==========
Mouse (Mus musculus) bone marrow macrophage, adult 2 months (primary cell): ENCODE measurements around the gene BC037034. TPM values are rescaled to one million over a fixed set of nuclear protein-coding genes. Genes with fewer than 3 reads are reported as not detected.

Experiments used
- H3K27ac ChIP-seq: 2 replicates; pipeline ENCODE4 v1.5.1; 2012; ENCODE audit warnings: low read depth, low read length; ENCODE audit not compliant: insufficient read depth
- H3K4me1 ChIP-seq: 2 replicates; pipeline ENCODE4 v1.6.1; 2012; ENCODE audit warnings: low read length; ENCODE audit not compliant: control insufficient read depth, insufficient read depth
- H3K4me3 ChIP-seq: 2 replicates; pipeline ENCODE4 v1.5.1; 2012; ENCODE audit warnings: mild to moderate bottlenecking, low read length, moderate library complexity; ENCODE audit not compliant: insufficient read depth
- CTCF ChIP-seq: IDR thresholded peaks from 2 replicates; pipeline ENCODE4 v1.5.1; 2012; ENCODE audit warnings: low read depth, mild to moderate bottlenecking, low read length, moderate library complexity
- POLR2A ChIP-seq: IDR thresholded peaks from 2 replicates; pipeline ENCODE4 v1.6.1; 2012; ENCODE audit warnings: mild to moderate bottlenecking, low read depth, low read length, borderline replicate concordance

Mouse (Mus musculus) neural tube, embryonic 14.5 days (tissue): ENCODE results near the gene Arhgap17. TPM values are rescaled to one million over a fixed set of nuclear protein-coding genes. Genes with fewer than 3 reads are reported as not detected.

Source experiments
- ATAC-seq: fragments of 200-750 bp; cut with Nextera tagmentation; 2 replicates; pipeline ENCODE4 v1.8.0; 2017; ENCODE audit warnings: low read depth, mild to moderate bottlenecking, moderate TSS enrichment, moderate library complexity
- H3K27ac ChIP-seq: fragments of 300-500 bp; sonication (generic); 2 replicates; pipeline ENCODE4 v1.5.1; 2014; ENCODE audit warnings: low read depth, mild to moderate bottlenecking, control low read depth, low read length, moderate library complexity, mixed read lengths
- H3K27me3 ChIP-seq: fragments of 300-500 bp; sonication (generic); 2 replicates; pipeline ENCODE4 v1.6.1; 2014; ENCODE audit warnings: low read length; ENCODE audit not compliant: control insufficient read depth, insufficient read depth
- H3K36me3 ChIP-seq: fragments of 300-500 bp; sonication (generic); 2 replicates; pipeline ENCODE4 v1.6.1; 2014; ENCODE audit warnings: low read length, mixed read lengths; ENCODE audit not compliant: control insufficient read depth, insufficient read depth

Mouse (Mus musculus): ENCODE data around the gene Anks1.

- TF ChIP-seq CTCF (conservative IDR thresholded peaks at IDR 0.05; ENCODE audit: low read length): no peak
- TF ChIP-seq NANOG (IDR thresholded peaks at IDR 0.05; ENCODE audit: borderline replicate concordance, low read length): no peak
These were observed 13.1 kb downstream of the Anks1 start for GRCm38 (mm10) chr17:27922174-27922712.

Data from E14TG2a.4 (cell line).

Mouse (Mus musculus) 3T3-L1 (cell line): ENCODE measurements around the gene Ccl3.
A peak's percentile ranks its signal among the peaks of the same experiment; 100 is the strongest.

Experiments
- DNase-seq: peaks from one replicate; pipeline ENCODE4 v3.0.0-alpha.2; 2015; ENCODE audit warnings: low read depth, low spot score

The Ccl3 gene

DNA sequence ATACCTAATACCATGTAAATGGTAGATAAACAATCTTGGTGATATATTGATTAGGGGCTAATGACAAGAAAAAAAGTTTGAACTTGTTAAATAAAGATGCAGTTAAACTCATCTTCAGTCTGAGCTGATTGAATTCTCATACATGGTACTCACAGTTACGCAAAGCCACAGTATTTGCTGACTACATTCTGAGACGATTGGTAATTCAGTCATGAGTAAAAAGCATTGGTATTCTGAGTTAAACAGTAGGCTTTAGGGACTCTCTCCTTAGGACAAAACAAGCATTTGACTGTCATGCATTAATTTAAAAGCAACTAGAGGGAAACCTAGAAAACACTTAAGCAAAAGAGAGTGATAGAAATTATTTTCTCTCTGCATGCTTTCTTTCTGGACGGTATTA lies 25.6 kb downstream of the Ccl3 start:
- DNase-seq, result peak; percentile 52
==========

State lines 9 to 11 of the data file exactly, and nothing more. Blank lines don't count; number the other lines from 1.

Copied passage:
Source experiments
- ATAC-seq: fragments of 200-750 bp; cut with Nextera tagmentation; 2 replicates; pipeline ENCODE4 v1.8.0; 2017; ENCODE audit warnings: low read depth, mild to moderate bottlenecking, moderate TSS enrichment, moderate library complexity
- H3K27ac ChIP-seq: fragments of 300-500 bp; sonication (generic); 2 replicates; pipeline ENCODE4 v1.5.1; 2014; ENCODE audit warnings: low read depth, mild to moderate bottlenecking, control low read depth, low read length, moderate library complexity, mixed read lengths